e. Give your child the night lights and / or flashlight to be used, so that children can control the darkness.
f. Reassure your child that you will be nearby sepenjang night.
9. Explain to individuals and other people closest to cause disturbance to sleep / rest and possible ways to avoid it.

Nursing Care Plan for Hyperthermia

Ineffective Breathing Pattern Care Plan

Health Care Plan

Treatment and Prevention of Hepatitis B


Hepatitis B
Key facts

  • Hepatitis B is a viral infection that attacks the liver and can cause both acute and chronic disease.
  • The virus is transmitted through contact with the blood or other body fluids of an infected person – not through casual contact.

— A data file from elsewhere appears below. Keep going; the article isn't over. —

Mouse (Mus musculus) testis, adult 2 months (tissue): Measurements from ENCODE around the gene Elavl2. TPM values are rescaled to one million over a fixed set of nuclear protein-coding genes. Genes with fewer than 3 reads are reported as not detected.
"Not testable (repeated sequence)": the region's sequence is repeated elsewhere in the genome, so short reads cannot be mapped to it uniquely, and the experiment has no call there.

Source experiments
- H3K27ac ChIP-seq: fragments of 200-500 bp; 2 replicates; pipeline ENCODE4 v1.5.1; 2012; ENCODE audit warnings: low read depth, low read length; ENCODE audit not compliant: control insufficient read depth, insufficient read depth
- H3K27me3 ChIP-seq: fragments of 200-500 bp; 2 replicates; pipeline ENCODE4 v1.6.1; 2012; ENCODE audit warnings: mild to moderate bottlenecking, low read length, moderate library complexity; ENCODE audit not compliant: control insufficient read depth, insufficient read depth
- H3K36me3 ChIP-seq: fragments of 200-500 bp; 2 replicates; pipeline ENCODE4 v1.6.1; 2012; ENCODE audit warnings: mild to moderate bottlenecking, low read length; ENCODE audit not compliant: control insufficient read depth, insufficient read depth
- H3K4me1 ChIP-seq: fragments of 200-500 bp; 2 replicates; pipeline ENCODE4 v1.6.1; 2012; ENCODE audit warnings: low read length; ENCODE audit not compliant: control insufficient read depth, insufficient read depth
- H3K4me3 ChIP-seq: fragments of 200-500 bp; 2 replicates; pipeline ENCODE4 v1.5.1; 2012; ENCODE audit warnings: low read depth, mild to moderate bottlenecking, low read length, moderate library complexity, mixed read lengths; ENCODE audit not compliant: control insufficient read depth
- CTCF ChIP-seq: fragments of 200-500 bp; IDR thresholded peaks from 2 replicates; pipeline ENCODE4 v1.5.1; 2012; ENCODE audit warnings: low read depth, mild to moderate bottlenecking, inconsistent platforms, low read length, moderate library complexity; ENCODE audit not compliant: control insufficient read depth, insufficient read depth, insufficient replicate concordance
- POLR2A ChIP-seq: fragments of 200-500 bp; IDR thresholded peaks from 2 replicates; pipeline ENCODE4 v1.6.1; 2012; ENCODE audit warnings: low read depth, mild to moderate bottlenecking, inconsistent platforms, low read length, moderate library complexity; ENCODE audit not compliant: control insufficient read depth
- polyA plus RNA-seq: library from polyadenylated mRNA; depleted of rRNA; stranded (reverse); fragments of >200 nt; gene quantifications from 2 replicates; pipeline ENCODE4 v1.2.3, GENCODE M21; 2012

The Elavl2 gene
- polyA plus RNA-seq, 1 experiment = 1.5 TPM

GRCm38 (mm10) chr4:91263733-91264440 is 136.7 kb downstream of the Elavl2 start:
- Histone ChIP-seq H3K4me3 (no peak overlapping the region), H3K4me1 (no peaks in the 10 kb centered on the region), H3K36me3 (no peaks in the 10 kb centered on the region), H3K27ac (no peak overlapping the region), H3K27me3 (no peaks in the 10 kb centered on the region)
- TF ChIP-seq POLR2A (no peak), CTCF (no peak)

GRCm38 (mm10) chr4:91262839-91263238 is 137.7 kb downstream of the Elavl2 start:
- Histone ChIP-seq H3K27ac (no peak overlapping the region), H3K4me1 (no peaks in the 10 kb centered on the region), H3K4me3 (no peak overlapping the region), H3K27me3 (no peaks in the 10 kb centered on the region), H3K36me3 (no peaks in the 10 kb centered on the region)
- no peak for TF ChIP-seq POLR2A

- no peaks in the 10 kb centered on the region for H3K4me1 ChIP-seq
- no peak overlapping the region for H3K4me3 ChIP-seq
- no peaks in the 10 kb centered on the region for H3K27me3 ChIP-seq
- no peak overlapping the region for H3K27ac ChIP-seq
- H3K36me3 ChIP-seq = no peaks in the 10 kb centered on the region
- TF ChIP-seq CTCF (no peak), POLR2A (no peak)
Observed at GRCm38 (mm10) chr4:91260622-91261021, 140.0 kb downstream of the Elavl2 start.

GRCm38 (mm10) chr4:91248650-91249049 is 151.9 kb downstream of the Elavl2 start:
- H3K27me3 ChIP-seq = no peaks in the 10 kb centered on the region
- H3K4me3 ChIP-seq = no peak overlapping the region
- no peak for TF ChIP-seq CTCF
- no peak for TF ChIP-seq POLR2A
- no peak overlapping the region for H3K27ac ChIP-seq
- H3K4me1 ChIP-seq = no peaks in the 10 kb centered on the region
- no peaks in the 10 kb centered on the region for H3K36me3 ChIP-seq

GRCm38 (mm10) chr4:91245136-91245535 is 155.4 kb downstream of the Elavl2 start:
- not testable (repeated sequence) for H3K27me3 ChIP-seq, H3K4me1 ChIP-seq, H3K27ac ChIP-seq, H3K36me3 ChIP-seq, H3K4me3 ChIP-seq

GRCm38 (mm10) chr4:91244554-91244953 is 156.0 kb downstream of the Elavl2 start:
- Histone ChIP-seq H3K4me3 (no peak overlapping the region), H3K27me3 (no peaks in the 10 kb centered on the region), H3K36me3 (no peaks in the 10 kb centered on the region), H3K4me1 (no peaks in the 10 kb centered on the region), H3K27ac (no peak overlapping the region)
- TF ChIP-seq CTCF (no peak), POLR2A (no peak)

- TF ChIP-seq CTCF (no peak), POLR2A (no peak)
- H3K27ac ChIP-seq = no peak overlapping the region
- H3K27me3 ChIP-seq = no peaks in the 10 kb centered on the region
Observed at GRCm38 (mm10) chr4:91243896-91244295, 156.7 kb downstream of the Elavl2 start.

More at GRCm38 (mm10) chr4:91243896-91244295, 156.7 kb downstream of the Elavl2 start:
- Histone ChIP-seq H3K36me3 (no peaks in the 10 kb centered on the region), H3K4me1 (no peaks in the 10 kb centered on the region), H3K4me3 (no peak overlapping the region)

• About 2 billion people worldwide have been infected with the virus and about 350 million live with chronic infection. An estimated 600 000 persons die each year due to the acute or chronic consequences of hepatitis B.
  • About 25% of adults who become chronically infected during childhood later die from liver cancer or cirrhosis (scarring of the liver) caused by the chronic infection.
  • The hepatitis B virus is 50 to 100 times more infectious than HIV.
  • Hepatitis B virus is an important occupational hazard for health workers.
  • Hepatitis B is preventable with a safe and effective vaccine.

Hepatitis B is a potentially life-threatening liver infection caused by the hepatitis B virus. It is a major global health problem and the most serious type of viral hepatitis. It can cause chronic liver disease and puts people at high risk of death from cirrhosis of the liver and liver cancer.